One of the big what-ifs of modern history is what might have happened in the early 20th century if in the 19th century the Hapsburgs had worked with the rising nationalist spirit and capitalized on their empire’s diversity to build a kind of United States of Central Europe . . .

Notwithstanding Austria-Hungary’s poor showing in the Balkan Wars, significant elements of the empire’s foreign ministry as well as military continued to lobby for war—a localized, successful one, of course—to shore up the dynasty in the critical years right before World War I. The decay and centrifugal forces pulling the old empire apart were quite apparent to people on the scene at the time, not just in retrospect.

Strikingly like the Russian autocracy, whose solution for recovering the prestige and authority sacrificed by its incompetent, losing war with Japan was another war.


This is a question that has been bothering me since grade school:

how did a state with such an unimpressive military get to be such a great power? I looked through the few H-Habsburg responses to this and found that they tended to minimize Habsburg ineptness, which I would challenge.

My specialty is the Thirty Years’ War, and, in my opinion, if the (Austrian) Habsburgs had been only average, they would have come out of the war much better. Almost all of their victories were won in the first half of the war, and they tended to be against outsized rebel forces. Tilly was very successful, but he wasn’t Habsburg. Nordlingen was very successful, but that had a large Spanish contingent. That leaves Wallenstein, and his greatest accomplishment was Lutzen, a draw.

That’s the good half of the war. In the second half, it was nothing but one defeat after another: Wittstock (1636), Second Breitenfeld (1642), Jankov (1645), and Zusmarshausen (1648), not to mention several other disastrous campaigns that did not include a major battle (1644 and 1646 come to mind). I’m amazed that Austria managed to escape from this war in as good shape as it did.

I’m tempted to blame the political selection of leaders, especially Leopold Wilhelm (why the Spanish ever took him on as governor-general of the Low Countries after his previous career is a mystery). However, in 1647 they gave command to Peter Melander, who was not only not a Catholic, but was actually a Calvinist. He turned things around for a while, but then lost at Zusmarshausen; and that clearly can’t be blamed on politics.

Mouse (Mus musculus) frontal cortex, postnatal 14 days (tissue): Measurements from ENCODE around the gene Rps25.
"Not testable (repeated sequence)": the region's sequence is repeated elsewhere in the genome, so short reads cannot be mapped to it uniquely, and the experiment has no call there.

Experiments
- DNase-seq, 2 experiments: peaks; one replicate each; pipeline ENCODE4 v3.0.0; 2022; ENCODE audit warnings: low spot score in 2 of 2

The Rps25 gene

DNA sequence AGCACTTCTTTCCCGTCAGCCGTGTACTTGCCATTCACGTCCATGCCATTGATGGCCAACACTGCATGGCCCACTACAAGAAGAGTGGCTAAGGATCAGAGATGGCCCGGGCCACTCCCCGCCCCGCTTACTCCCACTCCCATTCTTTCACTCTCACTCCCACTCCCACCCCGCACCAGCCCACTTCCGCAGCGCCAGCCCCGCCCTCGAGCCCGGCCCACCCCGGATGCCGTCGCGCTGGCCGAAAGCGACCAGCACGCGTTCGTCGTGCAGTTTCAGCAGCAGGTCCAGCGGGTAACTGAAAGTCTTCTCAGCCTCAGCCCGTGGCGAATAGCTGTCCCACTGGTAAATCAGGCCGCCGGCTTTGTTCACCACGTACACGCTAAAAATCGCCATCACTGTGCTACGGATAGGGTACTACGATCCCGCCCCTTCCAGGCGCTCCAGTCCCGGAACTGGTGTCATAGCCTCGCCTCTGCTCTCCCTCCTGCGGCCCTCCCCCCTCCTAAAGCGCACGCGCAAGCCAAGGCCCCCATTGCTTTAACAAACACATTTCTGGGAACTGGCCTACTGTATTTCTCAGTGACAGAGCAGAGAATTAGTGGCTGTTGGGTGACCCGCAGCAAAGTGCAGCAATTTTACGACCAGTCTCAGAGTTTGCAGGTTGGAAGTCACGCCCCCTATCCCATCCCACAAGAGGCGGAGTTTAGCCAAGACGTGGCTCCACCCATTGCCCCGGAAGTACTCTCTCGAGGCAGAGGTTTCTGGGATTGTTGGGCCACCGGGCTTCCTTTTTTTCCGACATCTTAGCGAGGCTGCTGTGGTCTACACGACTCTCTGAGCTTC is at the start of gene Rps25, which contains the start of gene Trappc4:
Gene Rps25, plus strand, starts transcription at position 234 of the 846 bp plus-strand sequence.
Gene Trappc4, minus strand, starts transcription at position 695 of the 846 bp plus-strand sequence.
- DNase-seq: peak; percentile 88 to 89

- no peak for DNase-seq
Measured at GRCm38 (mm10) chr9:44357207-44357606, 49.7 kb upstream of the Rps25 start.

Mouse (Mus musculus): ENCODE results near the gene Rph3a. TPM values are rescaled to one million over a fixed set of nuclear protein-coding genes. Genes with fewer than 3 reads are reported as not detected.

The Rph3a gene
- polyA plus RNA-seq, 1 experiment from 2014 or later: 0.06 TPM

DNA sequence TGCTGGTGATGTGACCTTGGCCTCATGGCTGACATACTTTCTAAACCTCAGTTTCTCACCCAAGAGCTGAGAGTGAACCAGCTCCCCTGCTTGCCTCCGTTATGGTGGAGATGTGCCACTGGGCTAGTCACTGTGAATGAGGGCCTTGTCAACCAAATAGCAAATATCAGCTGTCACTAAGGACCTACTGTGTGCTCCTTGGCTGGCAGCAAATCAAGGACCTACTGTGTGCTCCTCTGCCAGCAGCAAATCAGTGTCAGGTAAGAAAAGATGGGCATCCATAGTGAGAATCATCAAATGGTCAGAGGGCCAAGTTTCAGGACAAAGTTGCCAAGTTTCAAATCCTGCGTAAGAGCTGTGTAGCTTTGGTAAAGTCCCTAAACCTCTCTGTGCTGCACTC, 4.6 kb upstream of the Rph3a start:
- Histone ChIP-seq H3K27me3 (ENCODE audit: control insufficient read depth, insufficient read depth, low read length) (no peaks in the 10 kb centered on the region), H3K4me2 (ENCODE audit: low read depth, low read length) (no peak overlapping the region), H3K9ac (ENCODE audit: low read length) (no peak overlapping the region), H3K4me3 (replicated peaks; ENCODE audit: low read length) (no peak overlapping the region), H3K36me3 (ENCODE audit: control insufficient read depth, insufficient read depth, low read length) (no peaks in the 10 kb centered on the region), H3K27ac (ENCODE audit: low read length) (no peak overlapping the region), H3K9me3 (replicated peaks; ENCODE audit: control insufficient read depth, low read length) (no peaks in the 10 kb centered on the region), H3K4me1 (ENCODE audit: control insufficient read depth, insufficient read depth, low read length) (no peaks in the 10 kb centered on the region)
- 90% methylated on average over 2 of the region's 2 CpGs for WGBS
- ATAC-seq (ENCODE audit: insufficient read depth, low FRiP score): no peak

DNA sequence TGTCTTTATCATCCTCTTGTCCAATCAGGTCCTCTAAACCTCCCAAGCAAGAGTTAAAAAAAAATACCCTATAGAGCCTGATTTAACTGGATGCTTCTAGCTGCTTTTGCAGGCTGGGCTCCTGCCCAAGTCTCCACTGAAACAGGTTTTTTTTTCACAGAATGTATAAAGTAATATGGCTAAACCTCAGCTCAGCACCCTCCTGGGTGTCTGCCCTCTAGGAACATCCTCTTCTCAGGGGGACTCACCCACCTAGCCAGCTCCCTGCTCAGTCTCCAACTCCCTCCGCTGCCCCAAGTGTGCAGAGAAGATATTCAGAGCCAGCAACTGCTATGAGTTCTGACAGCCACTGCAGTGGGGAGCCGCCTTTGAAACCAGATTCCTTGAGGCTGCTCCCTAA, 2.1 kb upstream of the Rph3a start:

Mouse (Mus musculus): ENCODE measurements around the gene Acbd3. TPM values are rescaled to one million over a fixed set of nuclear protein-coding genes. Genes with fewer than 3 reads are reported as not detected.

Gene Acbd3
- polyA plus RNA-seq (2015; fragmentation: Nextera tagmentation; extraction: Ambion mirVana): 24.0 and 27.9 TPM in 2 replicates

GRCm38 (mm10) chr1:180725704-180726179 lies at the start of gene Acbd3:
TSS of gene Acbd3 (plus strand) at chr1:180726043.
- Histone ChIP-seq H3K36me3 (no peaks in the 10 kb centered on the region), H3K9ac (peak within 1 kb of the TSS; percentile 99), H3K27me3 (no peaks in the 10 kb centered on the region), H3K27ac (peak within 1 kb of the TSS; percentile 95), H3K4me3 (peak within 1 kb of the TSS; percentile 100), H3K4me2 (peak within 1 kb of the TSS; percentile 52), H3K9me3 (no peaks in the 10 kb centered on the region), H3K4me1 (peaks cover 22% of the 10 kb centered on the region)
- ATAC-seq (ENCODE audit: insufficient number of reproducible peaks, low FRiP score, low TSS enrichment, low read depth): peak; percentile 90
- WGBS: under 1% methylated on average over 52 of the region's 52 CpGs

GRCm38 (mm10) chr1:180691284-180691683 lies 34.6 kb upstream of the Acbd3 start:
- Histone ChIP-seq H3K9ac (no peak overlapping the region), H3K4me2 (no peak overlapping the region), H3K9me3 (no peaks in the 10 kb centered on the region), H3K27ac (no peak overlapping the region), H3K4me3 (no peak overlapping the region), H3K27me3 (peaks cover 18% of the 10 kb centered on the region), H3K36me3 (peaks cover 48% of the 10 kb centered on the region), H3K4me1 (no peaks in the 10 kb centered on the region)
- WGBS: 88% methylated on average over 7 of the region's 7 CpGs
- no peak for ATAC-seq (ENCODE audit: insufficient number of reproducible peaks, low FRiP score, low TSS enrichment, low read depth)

After the death of Franz von Mercy in 1645, the Bavarians also had some highly inadequate commanders. Perhaps they and the Habsurgs look so bad at this time because they were facing some of the best generals of the century, including Turenne, Conde, Torstensson, and Wrangel. But that’s only a short-term explanation—if you blame commanders for more than a few years, you have to start asking why the Habsburgs couldn’t get better ones.

In conclusion, I have no idea what the answer to the question is. I do, however, think that it is a serious question that someone should deal with. Austria’s military not only seems bad, it was bad; yet somehow, they survived and even prospered for centuries. Perhaps this is a tribute to amazingly successful statecraft.



My former colleague Charles Ingrao asked the question what factor, or indeed factors, were the causes for the Habsburg army earning the respect of its opponents, but ‘rarely the kind of admiration that we associate with the military instruments of notable adversaries like Louis VIV, Frederick the Great, Napoleon Bonaparte or even the tiny Serbian kingdom of World War I’. He goes on to declare that the Habsburg military usually were less aggressive and less likely to achieve a decisive victory and that these shortcomings were contributing factors to the Monarchy’s ‘decline’ and eventual dissolution in 1918.

This statement, of course, is correct and the question is very well put. As a French historian, A. Sorel, once pointed out, ‘the Hapsburg always were one idea and one army behind, but they always had an idea and an army.’ The idea was the preservation of the dynasty and its empire and as Jaszi pointed out, the army was one of the main—I would assert—the main, pillar of the dynasty.

At the same time, however, the Habsburg rulers had few martial talents, while since the days of Wallenstein they were suspicious of military commanders and always hesitated placing too much power into the hands of any one general. Hence the famous conflict between the Emperor Francis and his brother the Archduke Charles discussed by Rauchensteiner and Craig, suspicions and misgivings which survived into the long years of the Emperor Francis Joseph. For that matter, even the most talented of the Habsburg generals, the Archduke Charles, was a cautious conservative who clearly never was prepared to risk the army to achieve the complete destruction of an opponent, with his curious inactivity in the weeks following Aspern-Essling but one example.

No other army commander, save Eugene as Professor Ingrao points out, ever achieved decisive victory, though here I would add Radetzky who in a six week campaign in 1848 destroyed his Italian opponents to the short list of Habsburg generals achieving a decisive victory. Naturally, victory placed the Monarchy in a better geopolitical position, but one needs to ask what constituted a decisive victory? Montecuccoli defeated the Turks in 1664, but they returned in 1683, and only the campaigns in Hungary after 1683 achieved a ‘decisive result’. The Turks were driven out of Hungary, though the Ottoman presence in the western Balkans remained a worry to the Habsburg authorities. Eugene’s victories in Italy, Spain, Flanders all had no decisive impact. In 1714, the Monarchy clearly had become a great power but also was beset by continuing and intensifying internal problems which sapped its strength.